Afghanistan withdrawal: Anti-Taliban resistance grows in Panjshir Valley as soldiers clash

An army that plans to overthrow the newly-in-control Taliban is growing in the north of Afghanistan – with the bitter foes already being involved in a deadly clash.

Afghans have woken to the start of another uncertain era after the last American forces flew out of Kabul Airport, cementing victory for the Taliban after two decades of war.

Many are afraid that the group will once again impose their harsh interpretation of Islamic law, brutally punishing their opponents and locking away Afghan women as they did during their 1996-2001 regime.

And while many Afghans – especially in rural areas – are also relieved the war has ended, the country still faces huge economic, political and security challenges.

The Taliban faces its strongest resistance in the north of Afghanistan, where a resistance army is growing in the Panjshir Valley.

The valley has long been a stronghold in Afghanistan, thanks to its natural defences, and has never fallen to the Taliban or the Soviets.

Photos showed the resistance fighters participating in a training camp in the valley.

Reports have also surfaced that the Taliban lost a number of soldiers on Monday night when they clashed with resistance fighters.

The Taliban are arguably in a stronger position than they were when the group first took over Afghanistan in 1996. Some of their biggest foes from the past have fled or been captured, including warlords Abdul Rashid Dostum and Ismail Khan.

Only one major pocket of armed resistance remains, the resistance in the Panjshir Valley.

On the other side of the spectrum, the bitter rivalry between the Taliban and the Islamic State group also poses a threat.

Both groups see themselves as the true standard-bearers of jihad, and IS’ local chapter – ISIS-K – has been highly critical of the Taliban’s deal with Washington that led to the withdrawal.

The Taliban claims it will form an “inclusive” government, and talks to set it up are under way.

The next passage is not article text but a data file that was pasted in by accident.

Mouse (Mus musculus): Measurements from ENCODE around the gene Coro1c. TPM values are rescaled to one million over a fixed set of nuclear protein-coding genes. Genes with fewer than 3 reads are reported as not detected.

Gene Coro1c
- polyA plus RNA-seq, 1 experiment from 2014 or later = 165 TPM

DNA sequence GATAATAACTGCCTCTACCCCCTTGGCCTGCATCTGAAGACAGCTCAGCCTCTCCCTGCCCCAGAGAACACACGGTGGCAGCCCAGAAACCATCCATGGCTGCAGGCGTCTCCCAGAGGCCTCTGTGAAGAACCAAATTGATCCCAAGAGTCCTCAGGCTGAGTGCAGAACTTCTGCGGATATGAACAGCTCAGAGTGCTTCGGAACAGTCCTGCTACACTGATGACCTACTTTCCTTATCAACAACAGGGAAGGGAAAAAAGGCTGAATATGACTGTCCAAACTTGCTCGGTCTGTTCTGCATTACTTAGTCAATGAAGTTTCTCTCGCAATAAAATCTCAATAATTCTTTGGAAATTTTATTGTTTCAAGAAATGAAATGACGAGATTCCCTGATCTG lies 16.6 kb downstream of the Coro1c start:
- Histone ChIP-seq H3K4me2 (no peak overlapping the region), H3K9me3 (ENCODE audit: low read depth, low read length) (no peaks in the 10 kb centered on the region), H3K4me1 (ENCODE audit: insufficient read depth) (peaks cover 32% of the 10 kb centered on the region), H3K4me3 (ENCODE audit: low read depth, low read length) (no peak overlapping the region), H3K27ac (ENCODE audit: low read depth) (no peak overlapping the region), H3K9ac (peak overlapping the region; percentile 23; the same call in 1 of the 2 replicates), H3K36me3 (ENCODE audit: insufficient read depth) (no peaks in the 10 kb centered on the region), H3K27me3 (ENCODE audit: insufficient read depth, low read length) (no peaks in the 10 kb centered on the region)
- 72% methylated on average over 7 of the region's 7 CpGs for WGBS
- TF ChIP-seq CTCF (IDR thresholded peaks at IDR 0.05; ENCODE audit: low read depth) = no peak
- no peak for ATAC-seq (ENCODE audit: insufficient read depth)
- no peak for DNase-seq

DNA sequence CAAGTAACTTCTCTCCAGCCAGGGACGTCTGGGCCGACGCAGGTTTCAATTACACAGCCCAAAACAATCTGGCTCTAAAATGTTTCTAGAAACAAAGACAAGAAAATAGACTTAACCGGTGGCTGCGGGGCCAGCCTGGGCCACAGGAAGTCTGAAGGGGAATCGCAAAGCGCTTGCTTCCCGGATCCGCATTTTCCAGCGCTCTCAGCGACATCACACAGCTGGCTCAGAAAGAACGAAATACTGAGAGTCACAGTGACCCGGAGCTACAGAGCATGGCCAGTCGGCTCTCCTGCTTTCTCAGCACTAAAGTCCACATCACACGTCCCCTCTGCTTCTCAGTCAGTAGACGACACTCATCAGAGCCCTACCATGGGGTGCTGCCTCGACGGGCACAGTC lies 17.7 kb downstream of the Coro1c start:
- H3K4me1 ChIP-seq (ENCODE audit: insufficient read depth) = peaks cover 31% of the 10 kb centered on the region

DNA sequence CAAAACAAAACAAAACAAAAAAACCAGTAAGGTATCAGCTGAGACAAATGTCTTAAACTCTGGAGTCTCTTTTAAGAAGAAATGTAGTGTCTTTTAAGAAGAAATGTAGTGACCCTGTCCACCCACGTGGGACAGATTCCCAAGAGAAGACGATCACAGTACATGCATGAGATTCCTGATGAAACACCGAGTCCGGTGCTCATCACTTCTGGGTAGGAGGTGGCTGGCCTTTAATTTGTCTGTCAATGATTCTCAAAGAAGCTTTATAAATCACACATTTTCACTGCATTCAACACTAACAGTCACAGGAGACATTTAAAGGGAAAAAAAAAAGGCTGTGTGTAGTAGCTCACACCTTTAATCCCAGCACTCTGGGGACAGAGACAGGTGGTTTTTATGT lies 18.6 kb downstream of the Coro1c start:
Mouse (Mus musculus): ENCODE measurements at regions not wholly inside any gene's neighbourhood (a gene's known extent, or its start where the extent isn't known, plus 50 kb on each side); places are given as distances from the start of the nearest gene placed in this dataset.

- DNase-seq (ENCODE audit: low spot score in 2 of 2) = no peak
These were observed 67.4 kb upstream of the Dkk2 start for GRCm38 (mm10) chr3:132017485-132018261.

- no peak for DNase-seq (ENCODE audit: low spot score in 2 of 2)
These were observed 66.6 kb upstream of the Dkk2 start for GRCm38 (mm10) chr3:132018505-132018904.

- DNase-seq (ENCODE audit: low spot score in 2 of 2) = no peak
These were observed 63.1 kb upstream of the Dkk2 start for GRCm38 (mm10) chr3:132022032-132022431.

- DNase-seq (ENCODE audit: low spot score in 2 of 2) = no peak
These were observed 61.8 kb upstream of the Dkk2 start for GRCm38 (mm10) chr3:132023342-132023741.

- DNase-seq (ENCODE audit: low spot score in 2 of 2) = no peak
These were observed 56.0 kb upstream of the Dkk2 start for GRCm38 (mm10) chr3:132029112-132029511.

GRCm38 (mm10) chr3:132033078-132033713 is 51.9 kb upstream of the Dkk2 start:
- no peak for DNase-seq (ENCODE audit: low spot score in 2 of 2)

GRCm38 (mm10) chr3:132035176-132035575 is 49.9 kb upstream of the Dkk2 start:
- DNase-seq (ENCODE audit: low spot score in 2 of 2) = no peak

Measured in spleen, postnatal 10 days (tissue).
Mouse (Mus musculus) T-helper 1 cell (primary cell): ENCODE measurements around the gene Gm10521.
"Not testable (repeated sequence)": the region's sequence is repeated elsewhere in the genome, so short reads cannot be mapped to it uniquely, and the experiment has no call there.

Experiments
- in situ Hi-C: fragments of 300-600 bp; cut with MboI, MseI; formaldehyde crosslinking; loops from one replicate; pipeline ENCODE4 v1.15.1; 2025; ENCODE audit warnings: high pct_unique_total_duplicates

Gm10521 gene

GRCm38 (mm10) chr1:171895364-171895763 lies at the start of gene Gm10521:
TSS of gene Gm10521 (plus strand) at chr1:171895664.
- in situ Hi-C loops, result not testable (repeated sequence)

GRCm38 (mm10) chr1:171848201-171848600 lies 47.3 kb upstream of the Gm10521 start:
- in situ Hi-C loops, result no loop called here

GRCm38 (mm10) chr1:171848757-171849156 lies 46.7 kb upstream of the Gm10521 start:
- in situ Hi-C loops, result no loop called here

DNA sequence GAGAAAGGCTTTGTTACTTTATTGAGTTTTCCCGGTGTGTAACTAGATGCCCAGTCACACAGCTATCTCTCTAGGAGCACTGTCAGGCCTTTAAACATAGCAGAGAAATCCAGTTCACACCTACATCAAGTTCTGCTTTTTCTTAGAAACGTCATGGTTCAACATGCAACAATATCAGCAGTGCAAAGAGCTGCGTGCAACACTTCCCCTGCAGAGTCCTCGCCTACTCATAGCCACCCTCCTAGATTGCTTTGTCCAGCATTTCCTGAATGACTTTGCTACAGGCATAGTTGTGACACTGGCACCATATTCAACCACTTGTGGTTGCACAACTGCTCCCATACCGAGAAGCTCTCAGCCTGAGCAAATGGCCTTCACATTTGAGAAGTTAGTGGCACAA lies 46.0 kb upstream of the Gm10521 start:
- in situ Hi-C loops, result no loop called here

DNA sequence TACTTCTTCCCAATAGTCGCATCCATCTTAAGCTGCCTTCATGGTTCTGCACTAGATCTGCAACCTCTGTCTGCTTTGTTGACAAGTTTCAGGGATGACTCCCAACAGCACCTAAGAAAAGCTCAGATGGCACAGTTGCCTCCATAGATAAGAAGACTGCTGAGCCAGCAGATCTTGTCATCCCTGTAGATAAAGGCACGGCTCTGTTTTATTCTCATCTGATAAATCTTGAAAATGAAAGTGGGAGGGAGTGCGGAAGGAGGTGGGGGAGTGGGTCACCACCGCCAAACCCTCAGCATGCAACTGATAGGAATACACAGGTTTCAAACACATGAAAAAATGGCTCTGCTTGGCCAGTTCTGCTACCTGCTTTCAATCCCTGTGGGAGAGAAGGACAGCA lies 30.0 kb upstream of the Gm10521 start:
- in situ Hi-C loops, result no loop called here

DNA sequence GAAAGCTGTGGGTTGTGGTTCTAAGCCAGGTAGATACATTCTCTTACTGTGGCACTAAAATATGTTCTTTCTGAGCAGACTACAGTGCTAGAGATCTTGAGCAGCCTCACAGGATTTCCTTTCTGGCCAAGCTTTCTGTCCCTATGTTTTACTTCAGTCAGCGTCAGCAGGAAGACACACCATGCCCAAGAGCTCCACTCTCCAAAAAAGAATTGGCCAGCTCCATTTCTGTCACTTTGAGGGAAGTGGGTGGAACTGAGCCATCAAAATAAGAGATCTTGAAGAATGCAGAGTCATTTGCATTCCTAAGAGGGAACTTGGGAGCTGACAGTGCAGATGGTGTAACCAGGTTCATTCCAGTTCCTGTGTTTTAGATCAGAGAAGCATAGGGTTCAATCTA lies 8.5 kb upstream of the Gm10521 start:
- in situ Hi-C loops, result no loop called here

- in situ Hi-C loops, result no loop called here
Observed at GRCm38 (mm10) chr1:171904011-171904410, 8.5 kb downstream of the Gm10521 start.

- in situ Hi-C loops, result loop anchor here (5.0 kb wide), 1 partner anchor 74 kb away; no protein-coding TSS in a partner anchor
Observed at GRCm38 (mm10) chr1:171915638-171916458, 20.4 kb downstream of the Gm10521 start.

So far, they have held talks with bitter former opponents such as ex-president Hamid Karzai and elders from the ethnic Tajik-dominated Panjshir Valley.

Last week, Ahmad Wali Massoud, the brother of the famed Mujahideen leader Ahmad Shah Massoud, who was killed by al-Qaeda in 2001, said the resistance was growing.

Ahmad Massoud, the son of the slain Panjshir commander, is leading the anti-Taliban forces alongside the former vice-president Amrullah Saleh.

“If the Taliban want to attack, people have the right to resist, to stand against the Taliban. The geography of the resistance has expanded so much across Afghanistan,” Wali Massoud said.

Ahmad Shah Massoud was nicknamed the “Lion of Panjshir” for his role in fighting the Soviet occupation in the 1980s and the Taliban regime in the 1990s.

He was assassinated by al-Qaeda two days before the September 11, 2001 attacks.

Wali Massoud said the resistance forces were prepared for a grinding guerrilla struggle with the Taliban, just as the hardliners had waged an armed struggle against NATO forces for two decades.

“Our guys have a lot of experience … If it comes to a resistance, we are pretty sure that across Afghanistan, there will be warfare everywhere to exhaust the Taliban. That will be guerrilla resistance, military resistance, but at the same time there will be political resistance.”

He argued that “the beliefs of the people of Afghanistan have changed in the past 20 years”. “There has been a big jump,” Wali Massoud said. “The women of Afghanistan are the resistance, because their values are very different from the ones of the Taliban.

“The young generations of Afghanistan, which make up 70 per cent of the population, they are part of the resistance.

“No matter what happens, resistance will continue. It is freedom fight for a universal belief, for universal rights. It will never die.”

Ahmad Massoud has vowed to never surrender but told Paris Match last week he was open to negotiation.

Massoud claimed “thousands” of men were joining his National Resistance Front in the Panjshir Valley, which was never captured by invading Soviet forces in 1979 or the Taliban during their first period in power from 1996-2001.

With AFP

Originally published as Afghanistan withdrawal: Anti-Taliban resistance grows in Panjshir Valley as soldiers clash

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